Choosing a different path, the Bush administration is pooh-poohing the promise of new technologies and ignoring the advice of scientists who say energy conservation can achieve major energy savings.

The New York Times reported that “scientists at the country's national laboratories have projected enormous energy savings if the government takes aggressive steps to encourage energy conservation in homes, factories, offices, appliances, cars and power plants.”

This energy conservation report issued by five national laboratories took three years to produce and was completed just before Bush took office.

The report suggests that the total energy savings could reduce "growth in electricity demand by 20 percent to 47 percent," the Times reported, "the equivalent of between 265 and 610 big 300-megawatt power plants, a steep reduction from the 1,300 new plants that the administration predicts will be needed."


So far, the Bush administration has dismissed the practicality of both major savings from conservation and from alternative fuel sources.

“We are looking for practical solutions here,” said Jeanne Lopatto, a spokeswoman for the Energy Department. “Whatever works, we're interested in. But some of these ideas have been funded over many years and they have a very small impact on energy needs.” [NYT, May 5, 2001]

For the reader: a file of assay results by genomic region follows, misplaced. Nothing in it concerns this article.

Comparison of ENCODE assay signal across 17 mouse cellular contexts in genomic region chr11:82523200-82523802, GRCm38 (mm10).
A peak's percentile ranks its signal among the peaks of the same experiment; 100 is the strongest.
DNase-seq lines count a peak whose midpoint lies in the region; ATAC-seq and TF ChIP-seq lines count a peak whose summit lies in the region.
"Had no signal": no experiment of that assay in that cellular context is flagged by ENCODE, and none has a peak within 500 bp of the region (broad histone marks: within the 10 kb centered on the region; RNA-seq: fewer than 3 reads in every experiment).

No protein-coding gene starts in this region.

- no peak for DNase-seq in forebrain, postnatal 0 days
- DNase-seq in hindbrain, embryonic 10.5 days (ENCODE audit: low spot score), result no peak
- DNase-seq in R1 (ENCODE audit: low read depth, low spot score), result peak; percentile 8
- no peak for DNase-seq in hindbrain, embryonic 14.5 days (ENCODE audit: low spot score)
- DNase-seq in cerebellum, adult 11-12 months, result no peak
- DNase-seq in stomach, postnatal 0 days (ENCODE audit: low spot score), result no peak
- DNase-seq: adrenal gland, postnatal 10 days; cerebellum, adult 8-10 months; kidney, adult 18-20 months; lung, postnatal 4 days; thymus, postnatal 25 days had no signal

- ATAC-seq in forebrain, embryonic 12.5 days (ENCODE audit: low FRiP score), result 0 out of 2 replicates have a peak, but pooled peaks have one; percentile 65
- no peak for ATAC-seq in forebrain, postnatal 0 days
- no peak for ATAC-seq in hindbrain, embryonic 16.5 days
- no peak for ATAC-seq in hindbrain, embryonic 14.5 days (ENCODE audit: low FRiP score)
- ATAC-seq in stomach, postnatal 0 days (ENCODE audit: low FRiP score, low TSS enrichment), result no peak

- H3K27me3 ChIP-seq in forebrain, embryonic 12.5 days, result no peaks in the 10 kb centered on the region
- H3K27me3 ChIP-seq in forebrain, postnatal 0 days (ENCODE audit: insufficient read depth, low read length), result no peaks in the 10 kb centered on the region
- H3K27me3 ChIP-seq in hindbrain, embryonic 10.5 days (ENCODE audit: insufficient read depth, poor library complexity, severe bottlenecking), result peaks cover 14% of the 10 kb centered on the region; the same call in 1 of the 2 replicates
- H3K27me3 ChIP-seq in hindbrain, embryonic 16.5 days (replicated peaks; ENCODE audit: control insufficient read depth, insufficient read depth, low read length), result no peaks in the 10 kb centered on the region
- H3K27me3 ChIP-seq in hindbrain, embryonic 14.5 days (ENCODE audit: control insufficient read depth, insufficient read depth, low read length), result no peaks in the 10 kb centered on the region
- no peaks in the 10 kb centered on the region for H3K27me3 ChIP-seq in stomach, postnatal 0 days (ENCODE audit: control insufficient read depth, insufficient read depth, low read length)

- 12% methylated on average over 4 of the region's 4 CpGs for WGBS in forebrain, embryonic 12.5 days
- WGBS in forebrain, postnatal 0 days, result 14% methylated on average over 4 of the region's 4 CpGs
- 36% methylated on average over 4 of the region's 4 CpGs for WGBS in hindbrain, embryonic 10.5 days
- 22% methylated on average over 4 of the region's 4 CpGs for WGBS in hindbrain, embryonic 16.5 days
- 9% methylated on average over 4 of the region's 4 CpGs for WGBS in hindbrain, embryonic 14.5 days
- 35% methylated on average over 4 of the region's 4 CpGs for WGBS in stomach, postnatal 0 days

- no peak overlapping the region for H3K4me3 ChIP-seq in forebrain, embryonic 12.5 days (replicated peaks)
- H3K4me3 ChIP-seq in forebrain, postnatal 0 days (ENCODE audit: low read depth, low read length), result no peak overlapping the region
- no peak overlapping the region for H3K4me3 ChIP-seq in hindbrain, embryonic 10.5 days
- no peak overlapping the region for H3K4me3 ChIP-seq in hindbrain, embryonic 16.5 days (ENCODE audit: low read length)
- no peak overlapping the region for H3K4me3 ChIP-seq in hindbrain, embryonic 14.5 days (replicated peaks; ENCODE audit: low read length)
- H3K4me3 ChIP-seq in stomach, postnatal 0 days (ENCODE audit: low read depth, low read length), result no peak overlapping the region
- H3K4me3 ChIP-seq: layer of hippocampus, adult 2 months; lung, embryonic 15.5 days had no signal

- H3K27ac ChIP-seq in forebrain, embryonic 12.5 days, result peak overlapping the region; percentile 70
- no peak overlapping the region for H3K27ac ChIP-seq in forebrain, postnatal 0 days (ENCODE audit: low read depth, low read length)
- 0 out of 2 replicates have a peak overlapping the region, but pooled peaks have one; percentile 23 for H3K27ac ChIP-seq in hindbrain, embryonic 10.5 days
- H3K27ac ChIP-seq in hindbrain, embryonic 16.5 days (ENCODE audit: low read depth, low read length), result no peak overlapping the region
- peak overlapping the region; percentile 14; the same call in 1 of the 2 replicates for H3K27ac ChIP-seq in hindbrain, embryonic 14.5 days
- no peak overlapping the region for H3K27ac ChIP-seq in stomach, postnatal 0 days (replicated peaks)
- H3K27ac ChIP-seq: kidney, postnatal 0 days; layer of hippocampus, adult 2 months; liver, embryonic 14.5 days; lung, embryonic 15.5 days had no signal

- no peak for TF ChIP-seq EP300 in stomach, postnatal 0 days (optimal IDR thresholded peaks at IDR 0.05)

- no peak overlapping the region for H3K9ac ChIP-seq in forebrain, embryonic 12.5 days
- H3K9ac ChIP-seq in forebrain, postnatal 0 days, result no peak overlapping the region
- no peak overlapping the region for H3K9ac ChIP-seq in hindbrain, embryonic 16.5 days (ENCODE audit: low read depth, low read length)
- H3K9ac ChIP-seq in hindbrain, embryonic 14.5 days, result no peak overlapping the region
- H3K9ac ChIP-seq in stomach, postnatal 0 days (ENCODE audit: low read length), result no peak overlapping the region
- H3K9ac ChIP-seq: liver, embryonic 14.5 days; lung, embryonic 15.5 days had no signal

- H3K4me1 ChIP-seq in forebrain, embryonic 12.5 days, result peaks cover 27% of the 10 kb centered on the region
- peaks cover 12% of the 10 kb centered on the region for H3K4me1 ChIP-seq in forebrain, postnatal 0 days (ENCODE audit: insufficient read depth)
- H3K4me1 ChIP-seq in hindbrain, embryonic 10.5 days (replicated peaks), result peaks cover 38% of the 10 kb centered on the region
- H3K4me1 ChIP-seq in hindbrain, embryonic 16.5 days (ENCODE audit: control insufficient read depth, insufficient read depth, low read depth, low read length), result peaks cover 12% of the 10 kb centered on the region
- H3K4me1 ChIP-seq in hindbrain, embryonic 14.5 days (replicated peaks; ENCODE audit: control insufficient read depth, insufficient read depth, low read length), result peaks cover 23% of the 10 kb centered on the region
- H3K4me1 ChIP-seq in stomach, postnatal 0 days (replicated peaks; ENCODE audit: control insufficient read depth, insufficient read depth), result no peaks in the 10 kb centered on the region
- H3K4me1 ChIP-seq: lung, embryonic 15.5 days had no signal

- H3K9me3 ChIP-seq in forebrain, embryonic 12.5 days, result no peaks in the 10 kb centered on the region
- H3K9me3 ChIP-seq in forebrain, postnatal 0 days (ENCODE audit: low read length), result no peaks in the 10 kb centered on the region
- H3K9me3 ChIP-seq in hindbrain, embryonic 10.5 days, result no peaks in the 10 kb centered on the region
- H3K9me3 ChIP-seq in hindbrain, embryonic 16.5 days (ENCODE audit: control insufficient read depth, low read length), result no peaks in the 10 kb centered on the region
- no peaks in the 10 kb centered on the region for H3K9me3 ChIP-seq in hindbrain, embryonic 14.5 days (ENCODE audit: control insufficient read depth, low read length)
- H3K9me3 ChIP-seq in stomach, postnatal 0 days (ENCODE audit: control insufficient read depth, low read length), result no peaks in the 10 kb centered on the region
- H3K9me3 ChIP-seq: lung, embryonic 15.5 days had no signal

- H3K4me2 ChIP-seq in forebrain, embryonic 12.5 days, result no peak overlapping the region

In an interview with USA Today, Cheney accused his critics of wearing "blinders" about the realities of the energy problem. [USA Today, May 11-13, 2001]

But Bush again sought to color the administration's policy in greener hues. According to The Washington Post, he plans to talk about what he will call "21st century conservation," even as he pushes for a plan that will cut environmental regulations and expand the nation's energy infrastructure by clearing the way for more coal mines, oil refineries, gas pipelines and nuclear reactors. [WP, May 13, 2001]

Whatever the rhetoric, the Bush administration appears intent on returning to what it considers old, reliable energy technologies. This hard-headed realism, the Bush-Cheney team insists, must replace starry-eyed dreaming about new technologies to meet energy needs or intrusive heckling of Americans about their wasteful lifestyles.

Bush and Cheney seem to have settled on a back-to-the-future approach aimed at returning the country to a pre-1970s era before there were worries about energy shortages and global warming.

It is a strategy intended to keep American cars out of gas lines – and American presidents out of cardigan sweaters.